What’s in a name?
Prince Andrew’s lawyers are poised on a knife edge, about to ask a US court that Virginia Giuffre’s civil case against him for allegedly sexually assaulting her 20 years ago should be dismissed. They are seeking to argue that the settlement agreement she entered in to with Jeffrey Epstein whereby he paid her $500,000 to end her claim against him and agree not to sue any other “potential defendant” covers Prince Andrew and therefore her claim should be dismissed.
Is “full and final” ever really “full and final?”
As a mediator involved in overseeing settlement agreements being entered in to on a regular basis this is an interesting question: to what extent can a party obtain “full and final settlement” against not only the other party they are in dispute with, but anyone else, named or not?
Firstly, in the case against Prince Andrew the governing law and jurisdiction issues need to be considered. It is likely to be decided under state and federal US laws. If it were to be tried under English law and by an English court, there would be several important issues.
It takes two?
In English law the doctrine of ‘privity of contract’ is a deeply enshrined concept that basically says you can only make a deal with the other party who is signing up to it, and you can’t bind others. Then came along the Contracts (Rights of Third Parties) Act 1999 that to some lawyers’ thinking drove a coach and horses through that approach. Section 1 provides a person who is not a party to a contract may enforce a term of the contract if the contract expressly provides that it may, or if the term purports to confer a benefit on it and it cannot be shown that the parties did not intend the term to be enforceable by it. The terms of this legislation apply unless expressly excluded in a contract.
What about a “release of claims’ clause?
Under English law, a ‘release of claims’ clause is possible in settlement agreements. However, it must be carefully and explicitly worded, and the parties must have complete knowledge of the scope of what they are agreeing to. (Yukos Hydrocarbons Investments Ltd v Georgiades and another  EWHC 173).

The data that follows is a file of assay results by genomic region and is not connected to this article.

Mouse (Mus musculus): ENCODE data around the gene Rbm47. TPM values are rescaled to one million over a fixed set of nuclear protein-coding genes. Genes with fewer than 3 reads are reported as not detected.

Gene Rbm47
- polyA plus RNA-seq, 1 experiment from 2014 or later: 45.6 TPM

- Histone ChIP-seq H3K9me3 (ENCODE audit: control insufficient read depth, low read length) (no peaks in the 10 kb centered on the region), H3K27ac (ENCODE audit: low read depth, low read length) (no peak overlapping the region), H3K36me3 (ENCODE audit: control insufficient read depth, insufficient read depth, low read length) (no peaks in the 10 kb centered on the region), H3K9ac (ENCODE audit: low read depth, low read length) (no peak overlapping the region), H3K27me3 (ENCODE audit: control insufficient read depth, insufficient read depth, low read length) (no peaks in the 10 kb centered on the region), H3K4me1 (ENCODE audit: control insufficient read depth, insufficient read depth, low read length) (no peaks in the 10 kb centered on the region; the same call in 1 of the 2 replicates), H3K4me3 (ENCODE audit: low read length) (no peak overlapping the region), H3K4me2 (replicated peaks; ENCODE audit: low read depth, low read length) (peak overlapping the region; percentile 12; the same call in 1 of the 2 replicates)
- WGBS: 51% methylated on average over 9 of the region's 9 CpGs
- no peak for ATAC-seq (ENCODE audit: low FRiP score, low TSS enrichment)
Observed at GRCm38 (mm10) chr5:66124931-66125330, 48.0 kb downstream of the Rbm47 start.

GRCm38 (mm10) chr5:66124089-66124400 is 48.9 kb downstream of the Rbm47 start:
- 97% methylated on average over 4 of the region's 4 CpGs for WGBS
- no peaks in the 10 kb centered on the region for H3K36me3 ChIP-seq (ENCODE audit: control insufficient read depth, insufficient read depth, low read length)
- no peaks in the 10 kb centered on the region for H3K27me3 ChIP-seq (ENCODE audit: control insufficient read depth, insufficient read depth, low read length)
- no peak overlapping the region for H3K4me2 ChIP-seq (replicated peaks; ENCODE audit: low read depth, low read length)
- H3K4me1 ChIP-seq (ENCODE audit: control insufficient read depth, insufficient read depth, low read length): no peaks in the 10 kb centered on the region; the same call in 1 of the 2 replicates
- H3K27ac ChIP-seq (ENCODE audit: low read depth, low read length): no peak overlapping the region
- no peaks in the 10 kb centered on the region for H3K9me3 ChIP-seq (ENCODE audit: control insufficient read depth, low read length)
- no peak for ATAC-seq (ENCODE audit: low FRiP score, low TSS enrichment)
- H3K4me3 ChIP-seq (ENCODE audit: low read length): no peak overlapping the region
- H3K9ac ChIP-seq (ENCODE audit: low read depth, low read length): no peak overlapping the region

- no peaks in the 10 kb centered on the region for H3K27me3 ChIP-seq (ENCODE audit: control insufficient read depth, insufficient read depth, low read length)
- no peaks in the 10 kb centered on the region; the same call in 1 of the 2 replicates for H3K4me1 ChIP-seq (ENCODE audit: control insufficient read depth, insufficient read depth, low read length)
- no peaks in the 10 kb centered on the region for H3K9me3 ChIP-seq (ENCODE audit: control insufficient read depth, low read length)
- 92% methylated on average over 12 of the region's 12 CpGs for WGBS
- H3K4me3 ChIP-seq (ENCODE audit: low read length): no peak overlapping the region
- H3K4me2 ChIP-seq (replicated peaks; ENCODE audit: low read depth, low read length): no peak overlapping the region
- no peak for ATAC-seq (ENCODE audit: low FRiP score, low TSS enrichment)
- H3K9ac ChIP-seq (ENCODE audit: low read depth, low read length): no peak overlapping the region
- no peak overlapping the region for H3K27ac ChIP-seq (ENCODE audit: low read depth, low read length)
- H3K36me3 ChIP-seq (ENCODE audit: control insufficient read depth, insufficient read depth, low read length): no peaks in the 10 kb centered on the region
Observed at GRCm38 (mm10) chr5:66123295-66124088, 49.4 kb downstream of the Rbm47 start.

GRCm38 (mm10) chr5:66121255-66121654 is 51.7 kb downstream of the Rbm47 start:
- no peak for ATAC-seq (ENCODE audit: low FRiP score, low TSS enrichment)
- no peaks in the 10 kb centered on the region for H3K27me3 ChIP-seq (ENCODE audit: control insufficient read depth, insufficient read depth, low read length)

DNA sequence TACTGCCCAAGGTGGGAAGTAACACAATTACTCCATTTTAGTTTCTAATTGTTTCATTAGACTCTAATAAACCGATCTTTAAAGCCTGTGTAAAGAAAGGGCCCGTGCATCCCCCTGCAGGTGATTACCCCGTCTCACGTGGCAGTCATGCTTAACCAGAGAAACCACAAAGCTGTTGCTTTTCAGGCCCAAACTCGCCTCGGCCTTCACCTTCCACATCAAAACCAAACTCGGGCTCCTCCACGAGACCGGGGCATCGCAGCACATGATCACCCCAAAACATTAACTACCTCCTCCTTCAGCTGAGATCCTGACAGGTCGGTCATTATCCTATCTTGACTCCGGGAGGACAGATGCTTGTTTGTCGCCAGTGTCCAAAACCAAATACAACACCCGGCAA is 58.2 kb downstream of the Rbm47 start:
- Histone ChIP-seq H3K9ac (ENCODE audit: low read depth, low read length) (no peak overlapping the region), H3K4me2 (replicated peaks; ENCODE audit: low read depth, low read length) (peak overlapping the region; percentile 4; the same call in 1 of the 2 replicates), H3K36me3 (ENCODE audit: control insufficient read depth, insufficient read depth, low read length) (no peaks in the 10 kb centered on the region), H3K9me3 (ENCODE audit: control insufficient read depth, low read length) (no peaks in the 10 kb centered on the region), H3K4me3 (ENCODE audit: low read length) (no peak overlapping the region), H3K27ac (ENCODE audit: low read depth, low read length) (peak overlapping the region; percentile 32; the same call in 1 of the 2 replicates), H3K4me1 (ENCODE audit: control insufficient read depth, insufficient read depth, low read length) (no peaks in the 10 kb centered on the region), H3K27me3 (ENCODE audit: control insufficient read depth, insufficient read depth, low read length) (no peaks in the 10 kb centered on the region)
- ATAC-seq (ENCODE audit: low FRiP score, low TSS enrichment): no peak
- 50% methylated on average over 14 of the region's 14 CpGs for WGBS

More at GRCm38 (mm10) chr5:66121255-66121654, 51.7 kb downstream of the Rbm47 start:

When it comes to drafting is it “the wider the better” or is specificity key?
Probably the most relevant recent case on the topic in English law is Maranello Rosso Ltd v Lohomij BV  EWHC 2452 (Ch). Here, the High Court (notably at first instance) upheld a release clause that sought to waive all future claims, including against individuals who were not a party to the agreement. The Court held that the waiver of claims against third parties was enforceable because the clause which stated who benefitted from the release was sufficiently “wide and far-reaching” to capture the defendant – the clause clearly stating that the waiver covered parties against whom no allegations had yet been made, as well as ‘Agents and Affiliates’ (as defined in the agreement).
This is to be contrasted with the earlier decision by the House of Lords (now the Supreme Court) in BCCI v Ali and Others  UKHL 8 where the Court said that parties could waive their right to make future claims, even ones of which they were not aware or could not be aware, but that “clear language” was required to do this.
What’s the nub of the legal arguments?
According to the press, the nub of the legal arguments about the interpretation of the settlement agreement we are about to see played out in the US is as follows:
Prince Andrew’s lawyers are arguing that the settlement agreement covers him, as it referred specifically to royalty (as well, by the way, as politicians, academicians, and businessmen among others).
Virginia Giuffre’s lawyers are arguing that the settlement agreement does not cover him as it did not specify Prince Andrew by name and further was intended only to apply against those trafficking rather than those committing sexual abuse.
What’s the takeaway?
Settlement agreements need careful thought and drafting to make sure they achieve what everyone intends. It is certainly possible to obtain a release against claims by third parties in a settlement agreement. The English legal position as to the extent to which the party needs to be named or identified remains unclear. If in doubt, name them!
Posing the question “what if?” will help people to think laterally about what might happen in the future. Fortunately, questions such as this are part of a mediator’s toolkit.
For more information on this topic, see my recently recorded webinar .
Rebecca Attree M.A. (Cantab) Mediator, Attree & Co